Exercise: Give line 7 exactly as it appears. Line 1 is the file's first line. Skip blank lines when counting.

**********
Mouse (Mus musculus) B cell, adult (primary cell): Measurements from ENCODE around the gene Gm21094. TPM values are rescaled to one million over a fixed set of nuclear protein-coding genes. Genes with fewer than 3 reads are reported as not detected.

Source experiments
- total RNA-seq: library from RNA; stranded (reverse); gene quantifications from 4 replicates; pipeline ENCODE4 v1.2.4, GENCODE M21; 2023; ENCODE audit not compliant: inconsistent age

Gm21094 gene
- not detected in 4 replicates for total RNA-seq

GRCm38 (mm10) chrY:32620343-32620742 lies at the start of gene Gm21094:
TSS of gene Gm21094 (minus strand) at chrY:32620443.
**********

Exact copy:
TSS of gene Gm21094 (minus strand) at chrY:32620443.